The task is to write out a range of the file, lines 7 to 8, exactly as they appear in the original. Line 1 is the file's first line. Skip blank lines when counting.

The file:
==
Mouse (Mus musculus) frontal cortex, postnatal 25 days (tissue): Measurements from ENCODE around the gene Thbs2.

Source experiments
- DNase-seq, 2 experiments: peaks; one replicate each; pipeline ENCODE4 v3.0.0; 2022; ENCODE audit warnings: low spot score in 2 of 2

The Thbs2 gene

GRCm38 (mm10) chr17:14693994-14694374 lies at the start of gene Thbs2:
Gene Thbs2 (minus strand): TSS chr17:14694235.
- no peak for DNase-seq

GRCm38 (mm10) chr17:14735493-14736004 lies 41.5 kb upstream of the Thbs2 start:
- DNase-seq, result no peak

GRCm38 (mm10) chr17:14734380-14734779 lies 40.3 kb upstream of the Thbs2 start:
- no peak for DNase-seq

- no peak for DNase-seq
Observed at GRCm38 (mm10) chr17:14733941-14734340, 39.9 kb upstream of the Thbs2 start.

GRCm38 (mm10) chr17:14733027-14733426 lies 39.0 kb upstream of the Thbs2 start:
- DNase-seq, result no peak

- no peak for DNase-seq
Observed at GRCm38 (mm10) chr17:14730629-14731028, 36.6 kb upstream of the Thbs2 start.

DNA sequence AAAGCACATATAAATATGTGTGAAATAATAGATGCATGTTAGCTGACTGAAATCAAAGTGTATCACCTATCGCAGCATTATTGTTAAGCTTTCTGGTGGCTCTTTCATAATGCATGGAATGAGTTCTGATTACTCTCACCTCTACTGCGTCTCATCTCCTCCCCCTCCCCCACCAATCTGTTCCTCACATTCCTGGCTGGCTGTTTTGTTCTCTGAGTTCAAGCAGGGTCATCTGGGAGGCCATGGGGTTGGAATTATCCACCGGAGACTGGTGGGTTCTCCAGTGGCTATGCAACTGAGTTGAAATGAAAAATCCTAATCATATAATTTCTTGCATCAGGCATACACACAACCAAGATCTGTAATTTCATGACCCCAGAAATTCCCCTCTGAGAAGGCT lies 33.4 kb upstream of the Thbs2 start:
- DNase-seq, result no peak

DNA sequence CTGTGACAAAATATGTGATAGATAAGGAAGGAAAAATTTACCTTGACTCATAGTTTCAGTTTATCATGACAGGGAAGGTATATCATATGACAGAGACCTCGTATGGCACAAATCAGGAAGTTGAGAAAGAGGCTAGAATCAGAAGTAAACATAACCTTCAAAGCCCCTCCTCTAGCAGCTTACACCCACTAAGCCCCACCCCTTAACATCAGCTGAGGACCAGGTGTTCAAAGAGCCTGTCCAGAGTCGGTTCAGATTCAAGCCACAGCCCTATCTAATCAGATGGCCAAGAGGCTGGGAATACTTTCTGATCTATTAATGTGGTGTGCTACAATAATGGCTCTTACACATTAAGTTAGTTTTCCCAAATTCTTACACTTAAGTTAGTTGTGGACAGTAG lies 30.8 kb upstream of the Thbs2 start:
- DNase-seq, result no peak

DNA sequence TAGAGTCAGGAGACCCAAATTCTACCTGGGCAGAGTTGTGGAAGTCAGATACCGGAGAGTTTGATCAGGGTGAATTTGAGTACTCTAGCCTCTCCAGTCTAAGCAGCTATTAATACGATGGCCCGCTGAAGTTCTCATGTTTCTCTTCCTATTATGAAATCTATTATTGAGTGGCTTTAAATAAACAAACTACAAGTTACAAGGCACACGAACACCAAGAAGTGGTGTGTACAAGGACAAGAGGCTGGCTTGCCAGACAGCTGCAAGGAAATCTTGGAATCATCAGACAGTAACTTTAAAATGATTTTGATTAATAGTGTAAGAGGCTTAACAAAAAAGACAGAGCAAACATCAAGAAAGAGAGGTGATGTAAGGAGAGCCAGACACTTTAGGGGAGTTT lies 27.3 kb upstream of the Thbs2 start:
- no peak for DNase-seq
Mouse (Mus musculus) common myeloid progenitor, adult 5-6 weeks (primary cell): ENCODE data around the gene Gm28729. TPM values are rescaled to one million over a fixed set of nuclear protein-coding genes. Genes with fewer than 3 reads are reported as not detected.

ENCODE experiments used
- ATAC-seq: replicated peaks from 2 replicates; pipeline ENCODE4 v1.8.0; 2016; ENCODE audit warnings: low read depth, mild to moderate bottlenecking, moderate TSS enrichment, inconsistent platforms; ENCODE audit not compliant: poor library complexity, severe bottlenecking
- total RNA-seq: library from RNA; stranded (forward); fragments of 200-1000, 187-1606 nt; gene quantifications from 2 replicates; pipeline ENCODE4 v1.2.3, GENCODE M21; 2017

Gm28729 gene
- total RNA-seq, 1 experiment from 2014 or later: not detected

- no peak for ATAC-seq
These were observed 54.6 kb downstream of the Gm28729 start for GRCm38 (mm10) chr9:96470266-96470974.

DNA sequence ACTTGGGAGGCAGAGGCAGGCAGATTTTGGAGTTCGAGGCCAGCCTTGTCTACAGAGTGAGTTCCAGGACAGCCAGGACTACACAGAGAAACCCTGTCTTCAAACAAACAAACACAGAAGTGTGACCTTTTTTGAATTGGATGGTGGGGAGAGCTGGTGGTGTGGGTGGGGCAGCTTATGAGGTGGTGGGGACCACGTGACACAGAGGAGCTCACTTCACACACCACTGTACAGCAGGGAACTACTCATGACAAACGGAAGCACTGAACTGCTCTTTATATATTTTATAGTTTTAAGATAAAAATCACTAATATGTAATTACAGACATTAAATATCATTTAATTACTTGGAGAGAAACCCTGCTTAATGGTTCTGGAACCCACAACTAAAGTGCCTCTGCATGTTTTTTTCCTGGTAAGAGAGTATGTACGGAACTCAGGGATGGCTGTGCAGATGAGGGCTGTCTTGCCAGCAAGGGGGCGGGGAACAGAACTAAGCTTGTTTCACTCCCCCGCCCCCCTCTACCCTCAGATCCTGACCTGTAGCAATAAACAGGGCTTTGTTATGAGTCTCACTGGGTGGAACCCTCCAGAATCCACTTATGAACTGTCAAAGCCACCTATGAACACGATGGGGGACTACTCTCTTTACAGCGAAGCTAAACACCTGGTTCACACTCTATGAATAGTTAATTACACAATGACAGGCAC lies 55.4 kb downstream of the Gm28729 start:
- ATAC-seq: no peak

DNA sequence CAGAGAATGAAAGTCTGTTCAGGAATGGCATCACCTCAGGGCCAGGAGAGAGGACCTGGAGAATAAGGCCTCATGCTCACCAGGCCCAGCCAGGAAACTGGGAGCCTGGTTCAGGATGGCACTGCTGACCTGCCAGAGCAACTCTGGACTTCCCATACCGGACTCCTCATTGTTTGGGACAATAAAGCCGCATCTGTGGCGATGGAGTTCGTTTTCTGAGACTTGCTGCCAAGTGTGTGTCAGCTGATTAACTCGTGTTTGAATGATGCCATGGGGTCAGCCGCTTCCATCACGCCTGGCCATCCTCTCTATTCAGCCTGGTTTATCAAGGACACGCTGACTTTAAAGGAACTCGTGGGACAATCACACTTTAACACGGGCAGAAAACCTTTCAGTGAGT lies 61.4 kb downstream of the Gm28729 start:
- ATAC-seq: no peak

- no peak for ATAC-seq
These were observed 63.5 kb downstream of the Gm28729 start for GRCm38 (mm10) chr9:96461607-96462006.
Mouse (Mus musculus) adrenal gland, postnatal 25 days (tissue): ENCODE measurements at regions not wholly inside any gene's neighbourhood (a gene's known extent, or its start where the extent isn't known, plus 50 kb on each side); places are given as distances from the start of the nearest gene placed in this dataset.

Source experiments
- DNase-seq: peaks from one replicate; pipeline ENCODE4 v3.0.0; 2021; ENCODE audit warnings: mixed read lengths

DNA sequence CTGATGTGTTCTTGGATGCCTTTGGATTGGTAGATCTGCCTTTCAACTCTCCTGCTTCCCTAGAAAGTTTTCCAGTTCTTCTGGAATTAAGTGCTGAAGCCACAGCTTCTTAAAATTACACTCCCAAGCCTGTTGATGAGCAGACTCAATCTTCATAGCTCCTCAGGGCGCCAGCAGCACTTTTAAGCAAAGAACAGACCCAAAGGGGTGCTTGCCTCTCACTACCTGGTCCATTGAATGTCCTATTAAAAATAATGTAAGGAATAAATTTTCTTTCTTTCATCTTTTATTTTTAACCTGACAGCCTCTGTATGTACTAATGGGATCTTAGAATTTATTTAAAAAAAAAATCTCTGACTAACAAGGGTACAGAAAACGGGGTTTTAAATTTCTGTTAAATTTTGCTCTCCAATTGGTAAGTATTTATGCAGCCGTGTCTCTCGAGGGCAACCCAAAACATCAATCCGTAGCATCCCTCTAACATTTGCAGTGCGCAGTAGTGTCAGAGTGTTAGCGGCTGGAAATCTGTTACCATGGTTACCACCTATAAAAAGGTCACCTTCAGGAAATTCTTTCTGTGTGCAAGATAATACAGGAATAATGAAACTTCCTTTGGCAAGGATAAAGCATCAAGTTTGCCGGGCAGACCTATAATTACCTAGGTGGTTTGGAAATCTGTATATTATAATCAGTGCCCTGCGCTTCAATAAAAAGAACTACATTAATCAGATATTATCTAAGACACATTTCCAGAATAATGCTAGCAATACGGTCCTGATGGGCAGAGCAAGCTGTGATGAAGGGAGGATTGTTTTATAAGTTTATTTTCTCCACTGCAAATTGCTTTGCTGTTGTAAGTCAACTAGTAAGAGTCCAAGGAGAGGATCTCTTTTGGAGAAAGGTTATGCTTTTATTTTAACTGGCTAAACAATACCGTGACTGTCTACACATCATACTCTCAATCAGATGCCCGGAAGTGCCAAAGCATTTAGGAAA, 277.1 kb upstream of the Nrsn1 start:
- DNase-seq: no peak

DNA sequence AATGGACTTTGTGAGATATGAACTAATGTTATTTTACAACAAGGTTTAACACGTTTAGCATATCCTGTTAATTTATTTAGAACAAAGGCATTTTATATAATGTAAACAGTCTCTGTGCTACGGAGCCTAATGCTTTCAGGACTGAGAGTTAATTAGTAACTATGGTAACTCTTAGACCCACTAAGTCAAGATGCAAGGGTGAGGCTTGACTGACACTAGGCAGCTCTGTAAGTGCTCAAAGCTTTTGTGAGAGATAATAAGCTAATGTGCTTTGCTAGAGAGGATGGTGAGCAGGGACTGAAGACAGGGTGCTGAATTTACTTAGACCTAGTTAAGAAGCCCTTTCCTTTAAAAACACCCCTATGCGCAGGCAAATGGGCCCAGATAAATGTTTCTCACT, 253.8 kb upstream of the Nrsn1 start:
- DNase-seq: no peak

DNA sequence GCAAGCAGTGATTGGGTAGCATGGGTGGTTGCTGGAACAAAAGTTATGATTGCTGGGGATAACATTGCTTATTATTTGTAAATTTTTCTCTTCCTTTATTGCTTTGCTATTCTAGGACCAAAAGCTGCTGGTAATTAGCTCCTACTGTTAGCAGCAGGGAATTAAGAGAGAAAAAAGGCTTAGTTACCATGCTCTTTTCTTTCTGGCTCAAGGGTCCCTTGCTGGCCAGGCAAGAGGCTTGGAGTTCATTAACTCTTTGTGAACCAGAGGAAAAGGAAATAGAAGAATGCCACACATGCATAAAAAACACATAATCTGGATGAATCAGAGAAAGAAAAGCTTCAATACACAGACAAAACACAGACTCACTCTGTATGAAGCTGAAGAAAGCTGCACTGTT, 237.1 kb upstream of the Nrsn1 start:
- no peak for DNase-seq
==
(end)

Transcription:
- no peak for DNase-seq

GRCm38 (mm10) chr17:14735493-14736004 lies 41.5 kb upstream of the Thbs2 start: